Aqueous alkaline systems are among the most prominent and sustainable conversion media for cellulose (of particular importance for large scale processes). Introducing functionalizing chemistry into these solutions is an important strategy in broadening their applications. While highly challenging in this aspect due to high alkalinity and extensive water side-reactions, these systems offer some advantages: a highly reactive cellulose (carrying reactive alkoxides) and possibilities to water exclusion due to amphiphilic nature of cellulose chains. The former gives rise to a specific interaction with CO2(g) which can be utilized as an intermediate step in functionalizing approaches; the latter can be used to design a locally more favorable reaction environment. In this project we focus on understanding and utilizing these two assets. The work is closely related to elucidation of fundamental interactions governing cellulose behavior in these solutions (degree of deprotonation, conformation and supramolecular organization, stabilizing interactions).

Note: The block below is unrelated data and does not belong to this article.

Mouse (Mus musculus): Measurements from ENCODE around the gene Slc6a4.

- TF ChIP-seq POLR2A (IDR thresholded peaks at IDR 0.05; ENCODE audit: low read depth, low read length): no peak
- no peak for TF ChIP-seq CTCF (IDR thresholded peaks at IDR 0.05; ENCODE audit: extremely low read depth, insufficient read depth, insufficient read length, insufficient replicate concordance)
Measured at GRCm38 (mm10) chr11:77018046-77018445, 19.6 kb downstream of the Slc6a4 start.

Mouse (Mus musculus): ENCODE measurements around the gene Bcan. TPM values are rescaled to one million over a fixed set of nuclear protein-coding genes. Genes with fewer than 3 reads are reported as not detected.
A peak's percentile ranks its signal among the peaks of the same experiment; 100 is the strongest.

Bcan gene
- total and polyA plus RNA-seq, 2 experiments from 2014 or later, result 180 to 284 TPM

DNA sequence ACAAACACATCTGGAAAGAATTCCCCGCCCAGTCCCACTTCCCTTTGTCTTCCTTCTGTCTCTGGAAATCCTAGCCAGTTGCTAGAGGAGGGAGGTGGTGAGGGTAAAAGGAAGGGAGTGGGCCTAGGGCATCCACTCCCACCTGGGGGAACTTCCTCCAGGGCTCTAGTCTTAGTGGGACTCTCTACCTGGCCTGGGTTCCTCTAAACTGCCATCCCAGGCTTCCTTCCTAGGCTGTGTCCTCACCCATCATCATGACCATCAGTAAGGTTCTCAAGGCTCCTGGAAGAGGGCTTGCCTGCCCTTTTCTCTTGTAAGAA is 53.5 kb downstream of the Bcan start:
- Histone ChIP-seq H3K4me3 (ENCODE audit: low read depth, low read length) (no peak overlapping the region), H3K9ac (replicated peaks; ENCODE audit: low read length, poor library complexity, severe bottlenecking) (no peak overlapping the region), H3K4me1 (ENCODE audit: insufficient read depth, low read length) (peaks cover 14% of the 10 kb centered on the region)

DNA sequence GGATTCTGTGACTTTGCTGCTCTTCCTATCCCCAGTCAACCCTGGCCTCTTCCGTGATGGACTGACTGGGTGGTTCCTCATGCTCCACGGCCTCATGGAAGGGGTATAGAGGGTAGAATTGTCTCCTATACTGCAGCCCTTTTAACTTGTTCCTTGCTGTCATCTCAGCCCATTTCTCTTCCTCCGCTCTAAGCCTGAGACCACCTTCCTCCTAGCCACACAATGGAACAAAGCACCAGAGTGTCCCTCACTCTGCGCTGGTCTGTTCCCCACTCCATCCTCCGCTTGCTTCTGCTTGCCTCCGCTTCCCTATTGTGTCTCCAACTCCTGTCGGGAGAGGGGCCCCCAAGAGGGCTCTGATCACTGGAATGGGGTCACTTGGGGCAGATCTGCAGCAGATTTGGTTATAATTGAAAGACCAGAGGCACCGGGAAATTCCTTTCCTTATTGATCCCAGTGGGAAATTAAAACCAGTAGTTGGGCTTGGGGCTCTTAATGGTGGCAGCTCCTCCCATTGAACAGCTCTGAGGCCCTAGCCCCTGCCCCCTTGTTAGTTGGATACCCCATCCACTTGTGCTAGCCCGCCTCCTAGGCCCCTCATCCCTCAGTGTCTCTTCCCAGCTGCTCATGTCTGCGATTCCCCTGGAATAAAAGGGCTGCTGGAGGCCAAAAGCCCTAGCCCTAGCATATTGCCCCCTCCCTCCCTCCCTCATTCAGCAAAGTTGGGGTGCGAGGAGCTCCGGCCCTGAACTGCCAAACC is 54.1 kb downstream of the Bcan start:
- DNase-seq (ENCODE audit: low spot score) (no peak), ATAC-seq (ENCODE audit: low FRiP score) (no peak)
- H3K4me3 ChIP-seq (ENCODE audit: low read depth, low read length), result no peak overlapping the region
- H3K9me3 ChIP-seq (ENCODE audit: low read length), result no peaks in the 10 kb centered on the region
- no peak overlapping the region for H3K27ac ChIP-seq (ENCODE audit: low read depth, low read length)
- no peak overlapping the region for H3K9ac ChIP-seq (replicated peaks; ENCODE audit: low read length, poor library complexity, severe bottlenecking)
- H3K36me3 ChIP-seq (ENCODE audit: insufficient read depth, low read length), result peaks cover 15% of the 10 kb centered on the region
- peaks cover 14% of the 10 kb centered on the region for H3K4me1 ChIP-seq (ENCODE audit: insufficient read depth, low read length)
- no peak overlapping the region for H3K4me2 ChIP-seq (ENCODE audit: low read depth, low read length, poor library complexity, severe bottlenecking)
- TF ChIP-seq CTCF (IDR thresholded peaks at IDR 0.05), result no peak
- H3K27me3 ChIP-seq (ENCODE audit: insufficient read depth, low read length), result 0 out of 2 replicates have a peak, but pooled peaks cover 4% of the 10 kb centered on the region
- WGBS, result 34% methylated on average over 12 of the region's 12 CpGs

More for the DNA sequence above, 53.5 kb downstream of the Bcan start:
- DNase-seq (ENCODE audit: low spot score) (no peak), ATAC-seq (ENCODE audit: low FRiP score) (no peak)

The main objective of the project is to address the following scientific questions:
Can specific interactions of cellulose alkoxides with CO2 in these highly alkaline solutions be employed as an intermediate step in chemical conversions of cellulose?
How can composition and behavior of aqueous alkaline solutions of cellulose be tailored in order to turn them into more favorable derivatization media?